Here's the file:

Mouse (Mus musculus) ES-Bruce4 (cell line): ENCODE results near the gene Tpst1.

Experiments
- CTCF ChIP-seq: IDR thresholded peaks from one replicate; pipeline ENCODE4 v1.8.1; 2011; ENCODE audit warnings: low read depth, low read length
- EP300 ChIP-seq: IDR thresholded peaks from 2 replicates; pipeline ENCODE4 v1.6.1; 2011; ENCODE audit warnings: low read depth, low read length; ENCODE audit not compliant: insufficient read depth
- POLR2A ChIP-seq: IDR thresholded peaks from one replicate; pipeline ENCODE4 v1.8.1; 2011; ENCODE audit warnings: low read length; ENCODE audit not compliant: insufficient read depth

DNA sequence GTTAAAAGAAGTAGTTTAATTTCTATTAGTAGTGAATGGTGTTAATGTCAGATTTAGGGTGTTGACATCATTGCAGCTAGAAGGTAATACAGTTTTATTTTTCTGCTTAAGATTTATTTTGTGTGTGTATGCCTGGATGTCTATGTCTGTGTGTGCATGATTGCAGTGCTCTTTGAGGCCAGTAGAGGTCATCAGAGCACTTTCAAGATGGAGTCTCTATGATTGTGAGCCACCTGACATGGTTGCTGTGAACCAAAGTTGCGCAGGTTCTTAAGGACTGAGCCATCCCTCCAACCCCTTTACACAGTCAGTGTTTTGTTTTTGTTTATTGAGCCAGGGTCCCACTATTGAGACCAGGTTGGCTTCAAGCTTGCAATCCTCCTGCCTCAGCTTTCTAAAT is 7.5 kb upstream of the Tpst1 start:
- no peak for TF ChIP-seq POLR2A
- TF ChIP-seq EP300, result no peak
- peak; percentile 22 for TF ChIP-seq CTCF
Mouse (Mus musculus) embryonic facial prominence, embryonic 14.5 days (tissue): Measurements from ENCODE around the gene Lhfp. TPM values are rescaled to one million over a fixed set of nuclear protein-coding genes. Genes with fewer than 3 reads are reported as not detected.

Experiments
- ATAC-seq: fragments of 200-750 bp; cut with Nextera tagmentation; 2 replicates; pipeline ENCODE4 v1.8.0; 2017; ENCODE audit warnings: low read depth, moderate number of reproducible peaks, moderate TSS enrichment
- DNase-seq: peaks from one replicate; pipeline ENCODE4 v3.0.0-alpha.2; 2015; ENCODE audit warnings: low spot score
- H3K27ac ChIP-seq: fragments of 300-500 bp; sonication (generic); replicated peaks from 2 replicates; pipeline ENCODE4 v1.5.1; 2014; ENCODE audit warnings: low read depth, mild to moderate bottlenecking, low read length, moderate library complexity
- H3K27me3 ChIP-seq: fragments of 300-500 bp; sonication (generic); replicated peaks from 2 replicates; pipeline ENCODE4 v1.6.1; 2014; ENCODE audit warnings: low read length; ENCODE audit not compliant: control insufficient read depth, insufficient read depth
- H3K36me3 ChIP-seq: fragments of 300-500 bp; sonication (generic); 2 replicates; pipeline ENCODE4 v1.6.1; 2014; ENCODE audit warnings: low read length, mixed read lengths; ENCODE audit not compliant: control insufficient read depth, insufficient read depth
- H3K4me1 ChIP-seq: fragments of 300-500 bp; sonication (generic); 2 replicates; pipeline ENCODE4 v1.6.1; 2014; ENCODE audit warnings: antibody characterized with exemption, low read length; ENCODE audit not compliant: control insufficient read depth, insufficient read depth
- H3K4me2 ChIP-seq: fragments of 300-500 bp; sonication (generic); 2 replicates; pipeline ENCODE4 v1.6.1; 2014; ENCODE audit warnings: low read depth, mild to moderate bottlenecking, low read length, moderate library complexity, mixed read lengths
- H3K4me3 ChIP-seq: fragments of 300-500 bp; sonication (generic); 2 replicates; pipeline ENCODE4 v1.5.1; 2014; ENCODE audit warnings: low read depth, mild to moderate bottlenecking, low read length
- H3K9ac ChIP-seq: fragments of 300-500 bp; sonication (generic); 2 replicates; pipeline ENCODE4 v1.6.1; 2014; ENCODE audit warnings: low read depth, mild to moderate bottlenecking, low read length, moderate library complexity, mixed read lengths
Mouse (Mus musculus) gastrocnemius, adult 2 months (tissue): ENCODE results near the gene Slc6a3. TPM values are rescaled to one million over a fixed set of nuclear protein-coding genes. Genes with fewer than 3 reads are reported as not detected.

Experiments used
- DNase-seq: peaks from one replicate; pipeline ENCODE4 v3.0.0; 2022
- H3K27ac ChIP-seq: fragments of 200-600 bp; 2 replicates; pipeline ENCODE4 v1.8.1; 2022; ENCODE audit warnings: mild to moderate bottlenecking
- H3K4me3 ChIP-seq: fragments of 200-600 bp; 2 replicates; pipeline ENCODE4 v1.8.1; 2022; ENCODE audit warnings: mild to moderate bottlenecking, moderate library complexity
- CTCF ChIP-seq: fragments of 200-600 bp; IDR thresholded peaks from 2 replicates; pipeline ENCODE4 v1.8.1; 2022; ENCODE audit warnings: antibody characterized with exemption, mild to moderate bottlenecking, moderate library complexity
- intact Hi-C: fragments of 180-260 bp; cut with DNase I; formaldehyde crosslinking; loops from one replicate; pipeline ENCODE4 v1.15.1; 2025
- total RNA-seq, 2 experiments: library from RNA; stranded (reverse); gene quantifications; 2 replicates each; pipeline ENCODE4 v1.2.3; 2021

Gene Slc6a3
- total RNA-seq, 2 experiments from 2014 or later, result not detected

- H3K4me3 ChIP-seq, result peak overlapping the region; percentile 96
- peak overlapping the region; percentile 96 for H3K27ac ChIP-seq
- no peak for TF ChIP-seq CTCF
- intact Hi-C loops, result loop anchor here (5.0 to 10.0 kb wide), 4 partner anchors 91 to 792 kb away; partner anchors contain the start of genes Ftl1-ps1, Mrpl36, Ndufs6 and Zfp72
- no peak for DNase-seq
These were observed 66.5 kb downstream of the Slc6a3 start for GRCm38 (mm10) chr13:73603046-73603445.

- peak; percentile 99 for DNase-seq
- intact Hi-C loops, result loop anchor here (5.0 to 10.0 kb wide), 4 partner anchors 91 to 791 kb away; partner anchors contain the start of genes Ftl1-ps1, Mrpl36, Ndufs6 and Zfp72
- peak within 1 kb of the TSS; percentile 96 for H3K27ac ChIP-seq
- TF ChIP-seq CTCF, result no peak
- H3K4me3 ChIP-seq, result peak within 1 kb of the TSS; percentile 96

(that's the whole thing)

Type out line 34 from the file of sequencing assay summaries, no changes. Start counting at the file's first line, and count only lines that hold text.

- intact Hi-C loops, result loop anchor here (5.0 to 10.0 kb wide), 4 partner anchors 91 to 792 kb away; partner anchors contain the start of genes Ftl1-ps1, Mrpl36, Ndufs6 and Zfp72